In the past year artist Jason Borbet has donated work to over 15 nonprofits in Jackson and Teton Valley, Idaho.
The artist, who goes by Borbay, has auctioned off paintings, painted at events, and even donated in-studio painting time. An Adirondack chair adorned with Borbay’s work can be found in town as part of the Rocking Sage Living fundraiser. He is planning to paint at the 2019 Fall Arts Festival QuickDraw Art Sale and Auction, and for the fourth year he will create a plate for Community Entry Services’ annual fundraiser, The Art of Love.
Borbet said he loves being involved in the community and is grateful for the opportunity to give back to those who have supported his work. But like many artists who donate work to nonprofits — over 20 are part of Rocking Sage Living, for example — when it comes time to file taxes, Borbet can’t write off any of the work he’s created and donated.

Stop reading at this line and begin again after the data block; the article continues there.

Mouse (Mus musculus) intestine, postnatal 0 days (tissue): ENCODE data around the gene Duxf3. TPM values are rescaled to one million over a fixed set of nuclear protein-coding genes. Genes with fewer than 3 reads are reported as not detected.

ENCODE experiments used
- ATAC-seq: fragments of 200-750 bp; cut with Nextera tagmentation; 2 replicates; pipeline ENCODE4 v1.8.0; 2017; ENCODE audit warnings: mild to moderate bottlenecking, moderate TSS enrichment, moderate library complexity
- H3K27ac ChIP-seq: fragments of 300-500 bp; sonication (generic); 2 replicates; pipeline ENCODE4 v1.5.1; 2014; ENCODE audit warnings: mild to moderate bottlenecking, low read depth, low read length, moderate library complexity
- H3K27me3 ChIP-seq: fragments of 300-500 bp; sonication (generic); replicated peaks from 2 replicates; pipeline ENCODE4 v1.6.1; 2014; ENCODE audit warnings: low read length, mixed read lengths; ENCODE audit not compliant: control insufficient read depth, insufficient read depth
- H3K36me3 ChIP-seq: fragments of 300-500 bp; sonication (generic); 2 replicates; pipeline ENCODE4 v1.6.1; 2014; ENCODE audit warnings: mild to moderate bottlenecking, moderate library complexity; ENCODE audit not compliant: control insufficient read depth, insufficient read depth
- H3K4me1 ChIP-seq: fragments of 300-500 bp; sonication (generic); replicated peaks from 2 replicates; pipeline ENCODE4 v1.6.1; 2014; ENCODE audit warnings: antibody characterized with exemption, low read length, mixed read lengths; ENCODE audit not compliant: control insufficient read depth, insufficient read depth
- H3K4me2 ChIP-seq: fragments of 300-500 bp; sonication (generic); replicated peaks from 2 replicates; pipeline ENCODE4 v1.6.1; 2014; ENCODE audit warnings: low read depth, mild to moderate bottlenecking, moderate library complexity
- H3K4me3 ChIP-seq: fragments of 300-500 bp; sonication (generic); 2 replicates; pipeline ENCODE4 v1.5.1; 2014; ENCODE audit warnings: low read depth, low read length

An ‘unfortunate’ tax law
The problem started with President Richard Nixon.
In 1969 Nixon did what many people before and after him would do: write something off on his taxes to reduce his taxable income. In Nixon’s case that something was a series of manuscripts from his time as vice president. He tried to write off the value as $576,000 because he had donated the manuscripts to a library.
Congress was not pleased. As part of the Tax Reform Act of 1969, America ended up with a law prohibiting artists from deducting the value of work donated to charity from their taxable income (the law extended to all intellectual property). Only materials can be written off.
“The whole cycle is extremely dubious, and it’s unfortunate,” Borbet said. “It needs to change on the legislation level. The law needs to change.”
Though artists can’t write off their own creations, owners of art can write off the market value of work should they donate it, be it to a museum, an auction or otherwise.